I promised a series on dog aging and care to explain that Izzy’s care started long before we introduced her pram (stroller). Welcome to Part 1
For this series, I’ll be drawing on my experience as a dog parent with an aging dog as well as my 10+ years of professional experience in canine massage and rehabilitation.
Whenever I am asked about how I chose my profession, I explain that I had a muse. Her name was Daisy. An English Pointer who was neglected by her first family, Daisy entered my life at the age of 4 and left it at the age of 14 years and 3 weeks.
Daisy, a sweet-natured and intelligent English Pointer, had many health problems over the course of her life. But we managed to get her to the age of 14+ which for a large-breed dog is a good life.
Izzy is my current canine companion. As I write this column in January 2020, she will be turning 11 in a few weeks. As an ex-racing greyhound, you can expect that Izzy’s body has seen some wear and tear and I will cover that in future posts.
For this introduction, let’s talk about time and age. My mother, who passed away last year, used to say that, “no one I know is getting any younger.” The same is true of our dogs. Aging is a fact of life. It’s not a disease, it’s a life condition.
Most dog parents understand that their dogs don’t live as long as we do. And you’ve probably seen charts like these before – but let’s review how a dog ages. Smaller dogs tend to live longer, giant breed dogs have the shortest life expectancy.
I’ve included two charts because some of my readers go by weight in pounds, and others like my local clientele in New Zealand use kilograms. Both charts have been derived by the work of Dr. Fred L. Metzger of Metzger Animal Hospital in State College, PA.
So I expect most of you have gone to find your dog’s human age on the chart. That’s good; it’s how I start a conversation with one of my clients about their dog’s life status.
A more powerful use of these charts, however, is to consider time. Because we age in our time, we tend to lose track of time in terms of our dog’s health.
|Let’s say that we have a large breed dog who is 11 years old and he’s recently been to the vet for medication for the first time and the family has asked me to work with him because he’s reluctant to walk and doesn’t want to get into the car.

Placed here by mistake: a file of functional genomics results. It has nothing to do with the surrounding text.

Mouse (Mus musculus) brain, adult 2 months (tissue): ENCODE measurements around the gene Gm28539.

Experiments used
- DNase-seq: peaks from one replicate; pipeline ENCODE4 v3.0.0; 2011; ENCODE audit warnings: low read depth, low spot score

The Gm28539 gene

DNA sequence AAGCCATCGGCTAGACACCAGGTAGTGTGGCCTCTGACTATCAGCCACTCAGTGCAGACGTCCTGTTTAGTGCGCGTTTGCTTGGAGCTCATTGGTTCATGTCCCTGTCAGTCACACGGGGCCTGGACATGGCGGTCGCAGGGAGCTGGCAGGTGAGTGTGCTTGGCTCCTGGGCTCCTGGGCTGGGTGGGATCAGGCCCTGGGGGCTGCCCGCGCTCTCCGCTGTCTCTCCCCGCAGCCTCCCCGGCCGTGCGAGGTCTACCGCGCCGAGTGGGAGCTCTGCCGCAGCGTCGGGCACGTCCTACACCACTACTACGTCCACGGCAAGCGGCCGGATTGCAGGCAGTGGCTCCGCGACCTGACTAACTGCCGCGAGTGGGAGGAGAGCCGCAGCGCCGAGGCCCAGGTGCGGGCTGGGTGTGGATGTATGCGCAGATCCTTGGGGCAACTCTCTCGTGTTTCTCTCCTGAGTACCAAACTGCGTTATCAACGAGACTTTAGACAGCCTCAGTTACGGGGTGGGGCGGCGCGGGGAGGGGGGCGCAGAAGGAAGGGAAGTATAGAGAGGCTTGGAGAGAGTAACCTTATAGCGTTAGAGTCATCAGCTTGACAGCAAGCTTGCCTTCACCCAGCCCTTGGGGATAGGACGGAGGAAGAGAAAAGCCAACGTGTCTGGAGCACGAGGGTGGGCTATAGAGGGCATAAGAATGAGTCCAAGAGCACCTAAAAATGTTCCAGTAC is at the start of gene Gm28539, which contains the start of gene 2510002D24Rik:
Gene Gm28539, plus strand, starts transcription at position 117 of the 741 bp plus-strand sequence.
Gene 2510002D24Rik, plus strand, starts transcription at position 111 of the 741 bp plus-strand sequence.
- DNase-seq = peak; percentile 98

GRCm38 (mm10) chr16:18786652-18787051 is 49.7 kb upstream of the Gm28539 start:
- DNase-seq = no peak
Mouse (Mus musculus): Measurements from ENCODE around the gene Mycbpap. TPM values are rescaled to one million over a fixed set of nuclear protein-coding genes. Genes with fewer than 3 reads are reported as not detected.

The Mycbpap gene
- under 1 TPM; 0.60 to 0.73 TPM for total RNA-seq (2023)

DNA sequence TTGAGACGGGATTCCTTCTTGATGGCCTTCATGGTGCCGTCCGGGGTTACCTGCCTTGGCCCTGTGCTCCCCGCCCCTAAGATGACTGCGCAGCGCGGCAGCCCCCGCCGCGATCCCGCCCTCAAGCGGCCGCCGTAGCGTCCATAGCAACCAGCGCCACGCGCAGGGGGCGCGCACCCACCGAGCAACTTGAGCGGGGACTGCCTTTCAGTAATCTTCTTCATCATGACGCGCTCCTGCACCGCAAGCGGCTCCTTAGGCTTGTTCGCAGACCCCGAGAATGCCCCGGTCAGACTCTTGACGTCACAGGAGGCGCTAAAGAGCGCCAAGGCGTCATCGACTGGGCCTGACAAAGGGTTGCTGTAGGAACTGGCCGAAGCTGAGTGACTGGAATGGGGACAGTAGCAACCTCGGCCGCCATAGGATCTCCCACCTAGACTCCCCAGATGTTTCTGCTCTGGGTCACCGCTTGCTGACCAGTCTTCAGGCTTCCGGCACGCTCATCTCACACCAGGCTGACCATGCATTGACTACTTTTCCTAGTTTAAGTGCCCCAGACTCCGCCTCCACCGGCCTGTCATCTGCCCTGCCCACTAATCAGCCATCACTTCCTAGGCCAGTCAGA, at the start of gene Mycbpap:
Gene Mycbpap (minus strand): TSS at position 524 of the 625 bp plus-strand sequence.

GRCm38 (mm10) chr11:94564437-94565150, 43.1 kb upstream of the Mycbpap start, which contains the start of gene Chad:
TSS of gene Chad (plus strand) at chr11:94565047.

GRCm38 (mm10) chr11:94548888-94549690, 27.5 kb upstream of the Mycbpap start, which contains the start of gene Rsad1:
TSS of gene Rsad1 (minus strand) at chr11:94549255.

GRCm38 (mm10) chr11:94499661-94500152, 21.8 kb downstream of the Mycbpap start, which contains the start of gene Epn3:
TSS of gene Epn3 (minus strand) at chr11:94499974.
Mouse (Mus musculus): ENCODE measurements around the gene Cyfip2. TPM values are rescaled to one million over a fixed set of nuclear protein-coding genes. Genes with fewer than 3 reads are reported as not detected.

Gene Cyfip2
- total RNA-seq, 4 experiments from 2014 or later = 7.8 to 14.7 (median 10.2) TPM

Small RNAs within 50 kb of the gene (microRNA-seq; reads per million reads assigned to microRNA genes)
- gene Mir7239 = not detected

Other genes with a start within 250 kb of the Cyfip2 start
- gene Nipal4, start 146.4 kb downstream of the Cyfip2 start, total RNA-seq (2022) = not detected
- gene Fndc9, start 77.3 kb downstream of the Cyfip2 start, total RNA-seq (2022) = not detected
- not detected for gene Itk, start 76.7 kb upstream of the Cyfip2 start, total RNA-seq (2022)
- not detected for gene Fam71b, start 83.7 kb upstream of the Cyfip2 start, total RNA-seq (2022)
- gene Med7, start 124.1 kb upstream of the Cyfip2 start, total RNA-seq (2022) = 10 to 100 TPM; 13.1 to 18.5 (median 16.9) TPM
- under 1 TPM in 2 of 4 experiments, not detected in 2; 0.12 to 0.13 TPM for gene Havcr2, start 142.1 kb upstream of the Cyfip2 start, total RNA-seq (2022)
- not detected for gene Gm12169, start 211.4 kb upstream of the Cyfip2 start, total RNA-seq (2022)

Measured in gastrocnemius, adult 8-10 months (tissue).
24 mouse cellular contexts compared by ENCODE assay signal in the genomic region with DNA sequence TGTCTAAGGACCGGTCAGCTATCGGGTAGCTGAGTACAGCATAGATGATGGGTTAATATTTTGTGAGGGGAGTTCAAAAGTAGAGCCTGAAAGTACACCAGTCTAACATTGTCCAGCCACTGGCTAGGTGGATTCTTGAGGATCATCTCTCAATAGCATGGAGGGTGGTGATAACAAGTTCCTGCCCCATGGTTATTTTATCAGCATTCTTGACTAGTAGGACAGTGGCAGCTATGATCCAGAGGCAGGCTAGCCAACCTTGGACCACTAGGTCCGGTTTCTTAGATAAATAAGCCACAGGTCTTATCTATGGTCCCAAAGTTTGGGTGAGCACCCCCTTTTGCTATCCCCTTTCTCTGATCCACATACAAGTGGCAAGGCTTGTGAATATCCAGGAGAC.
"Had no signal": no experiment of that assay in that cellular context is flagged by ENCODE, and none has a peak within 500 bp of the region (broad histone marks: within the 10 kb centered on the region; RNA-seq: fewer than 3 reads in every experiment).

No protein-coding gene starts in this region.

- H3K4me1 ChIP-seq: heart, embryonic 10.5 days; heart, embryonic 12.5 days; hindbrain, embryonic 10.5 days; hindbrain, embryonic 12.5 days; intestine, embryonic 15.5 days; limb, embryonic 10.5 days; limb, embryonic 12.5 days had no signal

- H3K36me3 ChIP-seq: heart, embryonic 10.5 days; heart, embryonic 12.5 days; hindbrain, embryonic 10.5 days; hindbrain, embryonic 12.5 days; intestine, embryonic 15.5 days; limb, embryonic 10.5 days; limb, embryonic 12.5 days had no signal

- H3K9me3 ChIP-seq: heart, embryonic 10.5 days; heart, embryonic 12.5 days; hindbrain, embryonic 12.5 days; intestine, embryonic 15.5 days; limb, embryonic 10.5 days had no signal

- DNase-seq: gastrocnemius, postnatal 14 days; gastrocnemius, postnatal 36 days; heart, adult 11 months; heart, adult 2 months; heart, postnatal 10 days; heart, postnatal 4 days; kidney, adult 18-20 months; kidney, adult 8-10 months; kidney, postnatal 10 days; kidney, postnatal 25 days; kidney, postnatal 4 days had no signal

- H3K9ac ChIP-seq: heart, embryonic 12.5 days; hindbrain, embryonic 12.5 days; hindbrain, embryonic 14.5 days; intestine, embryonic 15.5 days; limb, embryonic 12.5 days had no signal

When we chat, the family tells me he has probably been slowing down for ‘about a year.’ Today he is the equivalent of a 72 year-old man. But his symptoms started when he was 10 and the human age of approximately 66. So his family, although they clearly love him, waited 6 years to get professional help.
If your child was limping, would you wait 6 years to take them to the doctor? (I hope most of you say no.)
What I’d like each of you to do now is record your dog’s birthday and human year equivalent on your phone, wall calendar or diary – whatever you use. If your dog was adopted and you don’t know their exact birth date, you can use their Gotcha Day instead. Now, check out the chart and see how many human years will go by before their next birthday.
In the example above, it’s 6 years.
12 months/6 = 2 months
So if you were my client, I may ask you to enter a reminder message every two months in your diary and I’d give you a simple checklist of questions to review. Just one tool that I use with some clients to help them understand their dog’s aging process and need to remain vigilant for signs of change.
Got questions about this post? Please feel free to post a message or contact me through my practice, The Balanced Dog.
Kathleen Crisley, Fear-Free certified professional and specialist in dog massage, rehabilitation and nutrition/food therapy, The Balanced Dog, Christchurch, New Zealand